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Boris welcomes government CSR pledge to invest in London’s transport

PUBLISHED: 17:39 20 October 2010

London mayor Boris Johnson is pictured during a conference for

London mayor Boris Johnson is pictured during a conference for "One Young World", the World's largest gathering of Young Leaders, London on February 8, 2010. Young leaders from nearly all 192 nations gathered in London to discuss global issues. AFP PHOTO/Carl de Souza (Photo credit should read CARL DE SOUZA/AFP/Getty Images)

2010 AFP

LONDON has not done too badly after the Comprehensive Spending Review, was the message from the city’s Mayor Boris Johnson at City Hall this afternoon.

Crossrail will go ahead as will the Tube upgrades and funding for London’s new bikes and bicycle superhighways is secure – although tube, bus and overground fares are set to go up in 2011 by around seven per cent.

The Mayor also said he is confident that he can deal with the majority of cuts to the policing budget without affecting frontline services and he pledged to still build 50,000 affordable homes before the end of his Mayoralty in 2012.

Mr Johnson said for months he lobbied the coalition government to make sure that transport investment would be safe because it is vital to the growth of the economy.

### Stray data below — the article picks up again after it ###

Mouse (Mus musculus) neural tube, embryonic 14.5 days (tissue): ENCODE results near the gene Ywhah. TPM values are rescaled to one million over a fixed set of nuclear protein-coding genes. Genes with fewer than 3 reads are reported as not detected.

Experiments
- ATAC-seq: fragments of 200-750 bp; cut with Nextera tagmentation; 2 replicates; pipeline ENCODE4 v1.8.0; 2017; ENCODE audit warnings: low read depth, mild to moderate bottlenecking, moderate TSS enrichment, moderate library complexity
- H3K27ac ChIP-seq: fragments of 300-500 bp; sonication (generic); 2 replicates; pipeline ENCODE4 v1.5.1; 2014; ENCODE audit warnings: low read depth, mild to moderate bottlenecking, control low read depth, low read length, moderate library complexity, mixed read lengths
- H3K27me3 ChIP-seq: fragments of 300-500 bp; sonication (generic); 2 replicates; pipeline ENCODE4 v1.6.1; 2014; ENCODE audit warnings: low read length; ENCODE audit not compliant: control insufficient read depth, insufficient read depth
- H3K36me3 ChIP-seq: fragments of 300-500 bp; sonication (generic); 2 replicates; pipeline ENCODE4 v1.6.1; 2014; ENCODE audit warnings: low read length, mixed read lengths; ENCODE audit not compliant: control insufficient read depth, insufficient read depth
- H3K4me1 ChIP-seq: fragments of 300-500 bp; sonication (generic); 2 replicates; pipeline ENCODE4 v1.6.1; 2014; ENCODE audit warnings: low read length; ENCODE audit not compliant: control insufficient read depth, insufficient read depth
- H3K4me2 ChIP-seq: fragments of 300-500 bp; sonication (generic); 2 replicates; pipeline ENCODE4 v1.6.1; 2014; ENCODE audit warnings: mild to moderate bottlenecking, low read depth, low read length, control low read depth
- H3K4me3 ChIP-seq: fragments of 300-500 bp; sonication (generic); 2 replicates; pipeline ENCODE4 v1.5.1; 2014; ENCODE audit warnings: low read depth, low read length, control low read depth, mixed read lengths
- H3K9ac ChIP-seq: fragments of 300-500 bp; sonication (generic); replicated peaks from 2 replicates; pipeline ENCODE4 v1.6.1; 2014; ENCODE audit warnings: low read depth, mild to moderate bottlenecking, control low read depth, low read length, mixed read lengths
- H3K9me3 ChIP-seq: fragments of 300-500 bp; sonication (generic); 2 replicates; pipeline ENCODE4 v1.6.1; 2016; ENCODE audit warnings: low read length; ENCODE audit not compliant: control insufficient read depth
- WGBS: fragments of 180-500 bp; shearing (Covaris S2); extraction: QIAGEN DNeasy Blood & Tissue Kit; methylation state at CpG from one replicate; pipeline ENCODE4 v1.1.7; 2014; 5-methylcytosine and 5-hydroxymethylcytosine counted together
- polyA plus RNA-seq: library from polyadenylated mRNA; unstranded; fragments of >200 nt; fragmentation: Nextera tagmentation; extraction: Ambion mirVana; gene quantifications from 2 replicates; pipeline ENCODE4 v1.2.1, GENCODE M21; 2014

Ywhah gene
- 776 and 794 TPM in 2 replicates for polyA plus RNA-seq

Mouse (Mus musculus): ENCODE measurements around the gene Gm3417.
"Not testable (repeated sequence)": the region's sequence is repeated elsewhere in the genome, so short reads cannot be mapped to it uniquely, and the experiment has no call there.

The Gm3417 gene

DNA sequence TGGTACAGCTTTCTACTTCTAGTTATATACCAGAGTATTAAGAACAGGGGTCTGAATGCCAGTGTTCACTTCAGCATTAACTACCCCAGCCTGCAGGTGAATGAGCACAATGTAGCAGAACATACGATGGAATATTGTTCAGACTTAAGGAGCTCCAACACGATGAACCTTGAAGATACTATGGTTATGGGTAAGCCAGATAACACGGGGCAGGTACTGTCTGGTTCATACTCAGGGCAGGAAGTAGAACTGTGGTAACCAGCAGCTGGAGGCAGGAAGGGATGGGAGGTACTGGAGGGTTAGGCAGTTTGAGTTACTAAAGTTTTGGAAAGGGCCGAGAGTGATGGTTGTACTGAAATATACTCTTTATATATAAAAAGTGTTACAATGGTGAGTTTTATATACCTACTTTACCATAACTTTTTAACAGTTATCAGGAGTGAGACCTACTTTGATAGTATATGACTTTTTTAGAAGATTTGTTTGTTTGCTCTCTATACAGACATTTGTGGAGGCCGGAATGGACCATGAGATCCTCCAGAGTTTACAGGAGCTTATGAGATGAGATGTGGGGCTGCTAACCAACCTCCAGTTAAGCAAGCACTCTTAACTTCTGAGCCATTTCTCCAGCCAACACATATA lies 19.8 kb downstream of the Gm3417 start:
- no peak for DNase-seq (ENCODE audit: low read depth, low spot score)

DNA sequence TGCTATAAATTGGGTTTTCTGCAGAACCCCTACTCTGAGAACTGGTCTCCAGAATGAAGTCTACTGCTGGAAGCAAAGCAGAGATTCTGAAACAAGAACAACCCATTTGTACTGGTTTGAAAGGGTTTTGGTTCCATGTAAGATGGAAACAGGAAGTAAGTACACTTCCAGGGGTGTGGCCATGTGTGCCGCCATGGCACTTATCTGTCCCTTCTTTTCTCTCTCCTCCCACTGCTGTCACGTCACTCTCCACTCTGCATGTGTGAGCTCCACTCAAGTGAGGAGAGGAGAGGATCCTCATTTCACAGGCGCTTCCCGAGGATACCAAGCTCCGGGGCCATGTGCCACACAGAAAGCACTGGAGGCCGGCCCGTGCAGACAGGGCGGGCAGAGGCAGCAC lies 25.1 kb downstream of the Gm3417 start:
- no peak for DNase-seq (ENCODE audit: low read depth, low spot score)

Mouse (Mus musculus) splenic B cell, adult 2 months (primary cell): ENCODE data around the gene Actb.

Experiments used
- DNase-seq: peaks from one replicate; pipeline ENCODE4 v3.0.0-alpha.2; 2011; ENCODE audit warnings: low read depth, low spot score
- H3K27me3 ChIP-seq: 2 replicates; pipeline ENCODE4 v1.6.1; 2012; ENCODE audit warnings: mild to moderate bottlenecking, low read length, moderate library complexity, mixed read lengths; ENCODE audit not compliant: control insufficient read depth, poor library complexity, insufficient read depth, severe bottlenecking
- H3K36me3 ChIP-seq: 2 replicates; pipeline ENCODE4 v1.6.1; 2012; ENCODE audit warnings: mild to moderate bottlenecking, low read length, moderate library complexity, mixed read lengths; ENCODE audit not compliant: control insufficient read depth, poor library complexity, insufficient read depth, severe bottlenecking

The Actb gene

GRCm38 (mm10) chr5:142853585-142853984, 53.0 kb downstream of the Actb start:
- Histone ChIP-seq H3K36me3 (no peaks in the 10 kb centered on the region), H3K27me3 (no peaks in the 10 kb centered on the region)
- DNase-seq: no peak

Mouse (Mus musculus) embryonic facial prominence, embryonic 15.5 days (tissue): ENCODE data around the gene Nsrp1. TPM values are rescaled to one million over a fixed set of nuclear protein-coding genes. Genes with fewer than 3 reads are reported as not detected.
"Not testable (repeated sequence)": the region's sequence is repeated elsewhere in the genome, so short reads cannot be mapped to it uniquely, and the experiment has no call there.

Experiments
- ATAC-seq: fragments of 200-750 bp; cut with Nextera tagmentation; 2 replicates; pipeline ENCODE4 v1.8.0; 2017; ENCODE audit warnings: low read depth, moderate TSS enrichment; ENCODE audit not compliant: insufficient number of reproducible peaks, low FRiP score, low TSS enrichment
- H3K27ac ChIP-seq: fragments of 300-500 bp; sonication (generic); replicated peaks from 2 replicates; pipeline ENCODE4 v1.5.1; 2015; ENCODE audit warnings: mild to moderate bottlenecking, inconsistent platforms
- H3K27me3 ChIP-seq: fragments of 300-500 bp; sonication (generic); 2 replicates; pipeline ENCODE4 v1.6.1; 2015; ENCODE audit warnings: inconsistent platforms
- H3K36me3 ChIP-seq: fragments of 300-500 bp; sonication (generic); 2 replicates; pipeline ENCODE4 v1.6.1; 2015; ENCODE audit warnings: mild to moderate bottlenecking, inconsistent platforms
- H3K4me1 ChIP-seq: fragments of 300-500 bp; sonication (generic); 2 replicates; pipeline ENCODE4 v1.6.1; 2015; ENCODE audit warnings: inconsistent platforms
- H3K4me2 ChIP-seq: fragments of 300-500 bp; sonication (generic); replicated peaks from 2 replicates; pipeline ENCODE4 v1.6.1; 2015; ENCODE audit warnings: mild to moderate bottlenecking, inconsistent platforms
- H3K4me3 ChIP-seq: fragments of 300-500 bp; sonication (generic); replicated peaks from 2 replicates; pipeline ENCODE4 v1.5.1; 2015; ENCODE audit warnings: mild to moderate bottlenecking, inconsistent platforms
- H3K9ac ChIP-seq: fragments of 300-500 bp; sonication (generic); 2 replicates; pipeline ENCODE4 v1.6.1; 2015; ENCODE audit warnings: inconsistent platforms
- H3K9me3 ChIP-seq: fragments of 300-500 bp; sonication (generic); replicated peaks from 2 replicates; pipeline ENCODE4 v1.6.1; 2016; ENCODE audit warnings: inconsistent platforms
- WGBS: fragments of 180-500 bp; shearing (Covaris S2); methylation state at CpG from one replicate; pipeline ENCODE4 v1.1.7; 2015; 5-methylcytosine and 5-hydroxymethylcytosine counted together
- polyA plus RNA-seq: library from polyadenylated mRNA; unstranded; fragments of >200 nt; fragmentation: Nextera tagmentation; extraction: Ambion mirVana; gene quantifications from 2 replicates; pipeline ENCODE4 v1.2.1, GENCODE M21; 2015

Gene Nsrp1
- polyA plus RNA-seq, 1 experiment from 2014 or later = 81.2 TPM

He also said that London has already been saving for two years and that was reflected in the levels of cuts it is now facing after the CSR announced by Chancellor George Osborne at lunchtime.

But there are still cuts facing the capital, including cuts to the policing and fire budget as well as some to housing and Transport for London.

The Mayor said: “Many months ago it became clear that whichever government won the election would have to make substantial cuts to public spending to deal with the deficit.

“London is the motor of the UK economy and it would be madness to starve that motor of fuel. The best way to drive forward growth in the UK is to ensure we have a safe, clean and productive capital city where people can move around safely and cheaply.

“In spite of the tough measures we have heard today from the Chancellor it is clear that our points have been understood and agreed by the treasury.

“We have already saved 16 per cent in the police and I am increasingly optimistic that we will be able to maintain frontline policing and continue to drive down crime.

“In the run up to the CSR people were saying you will never save Crossrail but we have and it will be a fantastic new line through London.

“The Tube upgrades are also secure and I believe they are indispensable for future economic growth in the UK.”

Mr Johnson also announced that he will abolish the Western extension of the congestion charge by Christmas and introduce an automated payment system in the new year for the rest of the zone to make it easier for motorists.

But Transport for London is still facing cuts of around two per cent a year for the next four years and a review is currently underway to make the organisation as efficient as possible.

Mr Johnson added: “I am lobbying the government for the lion’s share of what is left for housing and I will do whatever it takes to make sure that Londoners get the safety they deserve on the streets and on public transport.”


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